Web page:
RENEWABLE: Fitting a solar energy panel at De Aar, Northern Cape. Picture: Nicholas Rama
JOHANNESBURG - To meet the needs of growing populations and allow economic development, countries in Africa need to radically increase energy supply.

Even though about onebillion people in sub-Saharan Africa alone are expected to have access to electricity in 2040, the World Bank Group anticipates a shortfall of an estimated 530million people living in the region who still won't have access to electricity by then, because of population growth.

We are seeing a rise in wind and solar capacity in Africa, but uptake has been slow in comparison with other geographies, especially considering the opportunities available across Africa. With an assortment of challenges facing the African energy market, how can well-designed renewables bids lead to increased uptake across the continent?

There is no doubt that the private sector can make invaluable contributions by carrying out the all-important work of developing and building renewables projects swiftly, efficiently and according to industry best practice, showing the value of these projects for the countries’ economies and communities.

When you look at a project's expected outcome in terms of value it's apparent that there are three fundamental factors. The first is the quality of the project, which is primarily established during the planning phase, and the second priority factor is how the contracts are assembled.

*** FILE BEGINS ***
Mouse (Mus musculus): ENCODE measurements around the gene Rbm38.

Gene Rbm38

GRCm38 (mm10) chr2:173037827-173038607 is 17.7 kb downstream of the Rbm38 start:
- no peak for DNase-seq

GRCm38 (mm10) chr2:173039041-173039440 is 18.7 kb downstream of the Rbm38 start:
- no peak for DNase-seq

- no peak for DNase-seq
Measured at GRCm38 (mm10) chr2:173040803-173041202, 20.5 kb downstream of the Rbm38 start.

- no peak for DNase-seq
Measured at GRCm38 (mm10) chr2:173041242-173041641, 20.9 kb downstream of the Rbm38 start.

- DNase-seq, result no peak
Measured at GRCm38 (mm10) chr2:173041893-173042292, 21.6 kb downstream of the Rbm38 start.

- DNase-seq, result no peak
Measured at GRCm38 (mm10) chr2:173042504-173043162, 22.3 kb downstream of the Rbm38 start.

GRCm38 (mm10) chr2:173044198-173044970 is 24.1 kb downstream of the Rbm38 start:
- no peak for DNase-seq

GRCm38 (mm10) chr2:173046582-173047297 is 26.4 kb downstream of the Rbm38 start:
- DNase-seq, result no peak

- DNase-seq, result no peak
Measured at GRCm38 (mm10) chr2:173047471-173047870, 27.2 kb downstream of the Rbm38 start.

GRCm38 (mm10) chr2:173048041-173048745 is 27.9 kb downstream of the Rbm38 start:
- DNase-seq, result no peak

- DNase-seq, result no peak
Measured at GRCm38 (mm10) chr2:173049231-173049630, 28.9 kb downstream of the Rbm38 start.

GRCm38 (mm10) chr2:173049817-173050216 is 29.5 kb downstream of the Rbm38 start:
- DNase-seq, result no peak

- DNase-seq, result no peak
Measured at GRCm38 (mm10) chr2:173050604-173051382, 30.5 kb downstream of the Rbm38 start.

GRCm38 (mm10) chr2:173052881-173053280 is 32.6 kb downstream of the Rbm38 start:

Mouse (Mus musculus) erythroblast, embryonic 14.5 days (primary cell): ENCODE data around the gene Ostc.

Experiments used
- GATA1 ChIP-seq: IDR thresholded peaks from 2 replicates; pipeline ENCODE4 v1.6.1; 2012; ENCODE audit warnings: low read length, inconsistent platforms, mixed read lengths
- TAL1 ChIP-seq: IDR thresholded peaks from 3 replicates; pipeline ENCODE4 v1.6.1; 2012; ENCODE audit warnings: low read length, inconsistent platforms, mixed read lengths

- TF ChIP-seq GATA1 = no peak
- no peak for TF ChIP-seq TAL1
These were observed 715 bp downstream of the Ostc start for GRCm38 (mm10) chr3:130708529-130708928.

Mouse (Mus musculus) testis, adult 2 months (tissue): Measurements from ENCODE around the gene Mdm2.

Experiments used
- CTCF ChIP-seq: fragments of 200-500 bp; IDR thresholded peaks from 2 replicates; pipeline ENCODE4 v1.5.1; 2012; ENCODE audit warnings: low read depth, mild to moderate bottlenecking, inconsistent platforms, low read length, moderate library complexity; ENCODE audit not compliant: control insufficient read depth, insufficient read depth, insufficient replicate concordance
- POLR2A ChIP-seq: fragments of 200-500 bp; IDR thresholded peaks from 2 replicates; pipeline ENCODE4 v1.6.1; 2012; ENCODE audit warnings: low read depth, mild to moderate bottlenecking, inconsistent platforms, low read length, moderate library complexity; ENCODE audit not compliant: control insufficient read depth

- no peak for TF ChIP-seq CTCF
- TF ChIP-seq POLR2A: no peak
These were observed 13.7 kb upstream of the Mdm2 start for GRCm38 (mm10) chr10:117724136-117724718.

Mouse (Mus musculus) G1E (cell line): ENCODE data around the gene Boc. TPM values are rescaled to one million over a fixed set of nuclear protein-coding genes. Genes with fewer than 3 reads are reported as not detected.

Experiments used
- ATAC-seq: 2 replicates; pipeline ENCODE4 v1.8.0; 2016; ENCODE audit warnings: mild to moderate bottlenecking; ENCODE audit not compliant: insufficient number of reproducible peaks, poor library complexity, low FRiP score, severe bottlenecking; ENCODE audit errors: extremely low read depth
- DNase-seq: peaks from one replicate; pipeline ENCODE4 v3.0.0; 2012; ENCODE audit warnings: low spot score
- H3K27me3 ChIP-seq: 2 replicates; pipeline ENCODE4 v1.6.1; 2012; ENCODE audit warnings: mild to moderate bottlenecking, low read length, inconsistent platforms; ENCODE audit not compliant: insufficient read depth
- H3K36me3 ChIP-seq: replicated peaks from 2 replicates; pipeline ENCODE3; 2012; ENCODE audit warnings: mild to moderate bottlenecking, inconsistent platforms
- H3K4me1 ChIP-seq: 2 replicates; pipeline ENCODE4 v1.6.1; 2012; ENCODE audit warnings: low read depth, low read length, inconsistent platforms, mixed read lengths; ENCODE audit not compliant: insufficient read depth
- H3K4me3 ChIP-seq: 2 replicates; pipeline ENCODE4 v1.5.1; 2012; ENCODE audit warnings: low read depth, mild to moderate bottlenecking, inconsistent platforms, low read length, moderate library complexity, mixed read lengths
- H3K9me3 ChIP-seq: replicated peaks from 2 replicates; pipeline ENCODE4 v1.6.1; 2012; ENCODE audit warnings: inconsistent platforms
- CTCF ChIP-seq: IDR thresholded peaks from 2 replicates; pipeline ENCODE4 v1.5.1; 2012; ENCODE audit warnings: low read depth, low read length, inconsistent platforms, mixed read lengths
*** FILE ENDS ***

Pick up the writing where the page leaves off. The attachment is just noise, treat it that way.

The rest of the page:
Having an international wind turbine manufacturer responsible for the whole project will decrease local involvement and drive up costs. From other markets, we see that local active developers who can split up their projects into several packages are most successful.

The third factor is the quality of the implementation of the project, which relates to the execution phase, and this can directly affect a project’s outcome.

One factor which is having a major impact on the business environment for developing and building renewables projects is the global move from systems largely based on feed in tariffs (FITs) to competitive power auctions.


African countries have been quick to adopt the auction model, despite the slow movement of the market in recent years, with the support of key international financing institutions such as the IFC.

There is no doubting the positive influence the auction model has had in creating enthusiasm in policy circles around the potential of renewables as governments realise that wind and solar are cheaper and faster to deploy than fossil fuel power projects. However, the rapid decline in prices fostered by the auctions system creates new challenges.

It is not peculiar to see companies submitting incorrect bids and as a result are then unable to execute a project and need to renegotiate the terms of the bid submitted. Projects need to be well-designed, bidding companies need to have a firm grasp on supply chain and logistics, as well as future projections to secure bids that are both competitive and ensure that projects are realisable once won.

There is a strong investment case for renewables across the African continent, and projects that are more desirable, attract investment from an early stage. Improving a project’s viability and deliverability will ultimately boost such a project’s desirability.

Hebren James is the South Africa Country director at K2 Management.

The views expressed here are not necessarily those of Independent Media.